Famed food TV personality Anthony Bourdain ate around Seattle and checked out our tech culture and weed scene for his CNN series ‘Parts Unknown.’ So, did he get it right?
Did he get us right? Was he too harsh on “tech bros”? Inquiring minds want to know. Drop us a line in the comments below.
For my money, the Hollingsworths stole the show. What an adorable family. A few viewers wanted to know more about them. Here’s our story on them, plus a video:
Days leading up to the airing of the Seattle episode of “Parts Unknown,” dozens of readers were disappointed or underwhelmed by Anthony Bourdain’s dining and imbibing choices around town. Where would you have sent him?
One reason Northwest fans love Bourdain is because Bourdain loves Seattle. And he often waxes about Seattle during his tours and in interviews. Below are his thoughts on our city that he posted after his last visit for the filming:
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“I love Seattle. I’ve had many happy experiences there. From the beginning of my writing career, it’s a town that has welcomed me—probably because it was one of the first cities in America to embrace chefs and new restaurant ideas, to loudly celebrate their local ingredients and local producers. It was a foodie town long before the word foodie existed and will be when that loathsome term is long dead and buried. Demographically speaking, it’s a town that likes talking about food, eating food, reading about food—and, in my case, stories about people who make food. It’s a strange and beautiful place: gray, rainy, moody, and culturally rich—a place that seems to weed out those who are less than determined to reinvent themselves, break away from the pack, do their own thing however oddball it may be. It’s also yet another American city in transition: changing from company town to music town to tech center, with all the good and bad that comes with that.”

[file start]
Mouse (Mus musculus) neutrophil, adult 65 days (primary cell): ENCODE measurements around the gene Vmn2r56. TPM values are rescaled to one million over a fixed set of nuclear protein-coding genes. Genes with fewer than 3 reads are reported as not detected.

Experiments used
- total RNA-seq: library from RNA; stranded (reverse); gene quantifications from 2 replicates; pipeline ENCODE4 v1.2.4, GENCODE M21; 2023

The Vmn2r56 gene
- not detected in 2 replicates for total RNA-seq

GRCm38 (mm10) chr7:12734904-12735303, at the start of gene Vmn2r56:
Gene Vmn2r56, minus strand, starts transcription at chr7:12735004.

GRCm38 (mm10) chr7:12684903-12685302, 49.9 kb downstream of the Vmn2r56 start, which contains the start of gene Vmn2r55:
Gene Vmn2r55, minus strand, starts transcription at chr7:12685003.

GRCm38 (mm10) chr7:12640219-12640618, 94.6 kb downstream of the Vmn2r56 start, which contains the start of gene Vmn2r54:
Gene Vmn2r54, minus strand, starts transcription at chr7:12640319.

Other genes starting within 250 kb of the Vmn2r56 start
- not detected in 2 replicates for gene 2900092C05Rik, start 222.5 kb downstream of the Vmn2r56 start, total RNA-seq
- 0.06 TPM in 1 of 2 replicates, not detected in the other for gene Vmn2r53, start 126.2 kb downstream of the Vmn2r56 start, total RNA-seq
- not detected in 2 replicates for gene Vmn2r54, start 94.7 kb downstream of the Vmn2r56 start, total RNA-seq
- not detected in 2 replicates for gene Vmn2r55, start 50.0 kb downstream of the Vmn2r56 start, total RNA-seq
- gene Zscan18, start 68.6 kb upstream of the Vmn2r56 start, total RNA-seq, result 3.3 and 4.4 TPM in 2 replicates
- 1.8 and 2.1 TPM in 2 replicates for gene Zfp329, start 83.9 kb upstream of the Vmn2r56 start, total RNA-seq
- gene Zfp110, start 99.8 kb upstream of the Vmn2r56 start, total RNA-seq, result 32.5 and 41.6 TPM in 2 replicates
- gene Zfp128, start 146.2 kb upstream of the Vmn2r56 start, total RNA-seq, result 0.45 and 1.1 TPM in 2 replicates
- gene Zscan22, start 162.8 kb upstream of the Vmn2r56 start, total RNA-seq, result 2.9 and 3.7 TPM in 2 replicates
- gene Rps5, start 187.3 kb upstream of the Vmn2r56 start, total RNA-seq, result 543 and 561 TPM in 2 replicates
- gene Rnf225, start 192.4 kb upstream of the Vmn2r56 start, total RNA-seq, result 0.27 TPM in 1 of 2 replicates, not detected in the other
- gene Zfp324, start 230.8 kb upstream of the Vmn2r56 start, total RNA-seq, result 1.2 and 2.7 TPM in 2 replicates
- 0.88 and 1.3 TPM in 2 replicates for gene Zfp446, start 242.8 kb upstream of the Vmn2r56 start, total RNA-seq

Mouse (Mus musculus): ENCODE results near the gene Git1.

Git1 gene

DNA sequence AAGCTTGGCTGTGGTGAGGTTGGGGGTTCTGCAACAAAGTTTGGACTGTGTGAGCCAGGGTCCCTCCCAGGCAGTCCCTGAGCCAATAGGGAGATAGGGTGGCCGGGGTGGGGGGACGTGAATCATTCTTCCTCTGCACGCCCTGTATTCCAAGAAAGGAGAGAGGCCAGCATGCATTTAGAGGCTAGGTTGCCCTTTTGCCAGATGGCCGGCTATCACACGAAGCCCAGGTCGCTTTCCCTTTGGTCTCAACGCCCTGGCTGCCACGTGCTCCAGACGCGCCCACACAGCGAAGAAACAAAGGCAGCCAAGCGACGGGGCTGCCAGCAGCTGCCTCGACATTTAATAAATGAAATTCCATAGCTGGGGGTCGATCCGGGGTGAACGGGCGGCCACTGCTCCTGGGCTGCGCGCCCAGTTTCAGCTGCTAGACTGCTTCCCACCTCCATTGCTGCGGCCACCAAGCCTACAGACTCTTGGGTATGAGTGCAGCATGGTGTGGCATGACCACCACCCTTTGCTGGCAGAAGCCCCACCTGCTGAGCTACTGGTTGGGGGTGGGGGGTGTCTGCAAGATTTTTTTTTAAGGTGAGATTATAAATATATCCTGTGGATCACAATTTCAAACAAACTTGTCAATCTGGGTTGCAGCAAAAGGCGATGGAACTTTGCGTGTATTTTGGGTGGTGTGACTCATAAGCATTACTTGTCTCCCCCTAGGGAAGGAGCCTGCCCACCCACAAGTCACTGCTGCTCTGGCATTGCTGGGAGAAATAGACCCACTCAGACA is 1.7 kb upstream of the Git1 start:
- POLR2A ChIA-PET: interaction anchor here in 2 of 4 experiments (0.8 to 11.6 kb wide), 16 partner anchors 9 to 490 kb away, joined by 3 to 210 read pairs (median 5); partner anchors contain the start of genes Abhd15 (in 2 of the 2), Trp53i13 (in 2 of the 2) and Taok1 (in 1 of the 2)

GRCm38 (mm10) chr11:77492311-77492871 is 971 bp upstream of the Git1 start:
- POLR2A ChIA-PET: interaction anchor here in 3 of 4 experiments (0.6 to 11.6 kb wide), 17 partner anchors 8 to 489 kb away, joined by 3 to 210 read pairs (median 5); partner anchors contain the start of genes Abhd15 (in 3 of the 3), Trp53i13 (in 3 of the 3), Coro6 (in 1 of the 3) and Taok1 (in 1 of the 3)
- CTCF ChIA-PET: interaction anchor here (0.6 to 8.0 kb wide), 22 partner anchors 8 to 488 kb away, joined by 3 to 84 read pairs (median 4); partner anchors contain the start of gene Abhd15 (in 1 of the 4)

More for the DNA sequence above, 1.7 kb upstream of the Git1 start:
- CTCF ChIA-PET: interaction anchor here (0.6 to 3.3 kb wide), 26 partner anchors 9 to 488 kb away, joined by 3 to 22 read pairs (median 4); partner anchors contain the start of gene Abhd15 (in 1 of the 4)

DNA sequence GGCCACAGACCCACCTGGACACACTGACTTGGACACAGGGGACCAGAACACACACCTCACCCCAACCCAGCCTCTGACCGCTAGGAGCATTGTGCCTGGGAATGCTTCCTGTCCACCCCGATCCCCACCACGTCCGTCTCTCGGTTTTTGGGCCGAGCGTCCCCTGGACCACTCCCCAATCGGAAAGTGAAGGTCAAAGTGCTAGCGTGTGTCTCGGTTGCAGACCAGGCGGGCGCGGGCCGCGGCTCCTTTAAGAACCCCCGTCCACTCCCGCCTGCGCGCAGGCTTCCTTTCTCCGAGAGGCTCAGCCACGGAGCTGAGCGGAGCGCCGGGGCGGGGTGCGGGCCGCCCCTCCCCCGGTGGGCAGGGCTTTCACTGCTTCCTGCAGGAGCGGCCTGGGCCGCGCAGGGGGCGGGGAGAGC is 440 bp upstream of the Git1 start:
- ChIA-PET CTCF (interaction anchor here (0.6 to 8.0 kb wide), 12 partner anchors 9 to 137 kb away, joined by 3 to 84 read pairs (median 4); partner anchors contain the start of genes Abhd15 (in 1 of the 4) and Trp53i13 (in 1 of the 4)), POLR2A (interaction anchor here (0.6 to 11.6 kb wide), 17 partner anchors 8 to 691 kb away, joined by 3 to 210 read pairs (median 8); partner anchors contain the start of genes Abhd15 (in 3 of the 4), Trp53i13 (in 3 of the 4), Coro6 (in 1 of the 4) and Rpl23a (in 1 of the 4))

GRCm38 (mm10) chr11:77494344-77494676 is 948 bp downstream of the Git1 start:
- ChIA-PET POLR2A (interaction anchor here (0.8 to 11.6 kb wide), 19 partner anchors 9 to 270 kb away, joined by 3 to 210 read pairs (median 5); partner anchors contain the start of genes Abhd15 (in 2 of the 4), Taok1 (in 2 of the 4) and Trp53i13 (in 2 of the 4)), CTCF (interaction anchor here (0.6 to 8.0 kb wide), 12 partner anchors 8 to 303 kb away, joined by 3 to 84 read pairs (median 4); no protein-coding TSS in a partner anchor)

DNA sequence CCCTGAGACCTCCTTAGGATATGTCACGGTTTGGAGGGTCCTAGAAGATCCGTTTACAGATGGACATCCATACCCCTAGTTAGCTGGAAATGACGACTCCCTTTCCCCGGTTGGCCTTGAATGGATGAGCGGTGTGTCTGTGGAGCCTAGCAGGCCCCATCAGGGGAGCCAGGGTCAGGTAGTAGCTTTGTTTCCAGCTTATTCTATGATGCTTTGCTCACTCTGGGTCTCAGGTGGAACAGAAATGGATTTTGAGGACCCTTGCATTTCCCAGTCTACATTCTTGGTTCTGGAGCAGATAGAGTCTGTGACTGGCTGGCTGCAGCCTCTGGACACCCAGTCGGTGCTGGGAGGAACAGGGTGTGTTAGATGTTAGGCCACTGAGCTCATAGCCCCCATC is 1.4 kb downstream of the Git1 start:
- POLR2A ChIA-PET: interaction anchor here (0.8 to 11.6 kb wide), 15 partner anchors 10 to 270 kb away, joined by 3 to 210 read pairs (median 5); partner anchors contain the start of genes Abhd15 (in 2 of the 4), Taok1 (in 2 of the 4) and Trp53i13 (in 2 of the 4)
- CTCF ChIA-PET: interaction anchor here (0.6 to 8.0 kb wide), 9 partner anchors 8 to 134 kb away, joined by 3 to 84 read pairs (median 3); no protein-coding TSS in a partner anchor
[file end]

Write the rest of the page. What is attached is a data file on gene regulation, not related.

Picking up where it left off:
But of course, if you saw Sunday’s episode, you know he’s a fanboy of musician Mark Lanegan, the main reason why he returned to the Emerald City this time. Lanegan, along with Josh Homme, composed the title track for “Parts Unknown.”
Bourdain on Lanegan:
“I wanted to do an hour of television absolutely saturated with, scored by, and featuring Mark Lanegan and his music. I wanted to hear some of my favorites played over wide shots of the Puget Sound. I wanted to smoke weed legally, listening to his songs. And I wanted every single person who watches my show and isn’t already a fan of his to experience his music.”
Also, a couple of viewers wanted to know the name of the Mark Lanegan song that played in the closing minutes, an homage to the film “Magnolia.” That Lanegan song was Strange Religion.
To watch clips from the Seattle episode, visit Bourdain’s “Parts Unknown” website.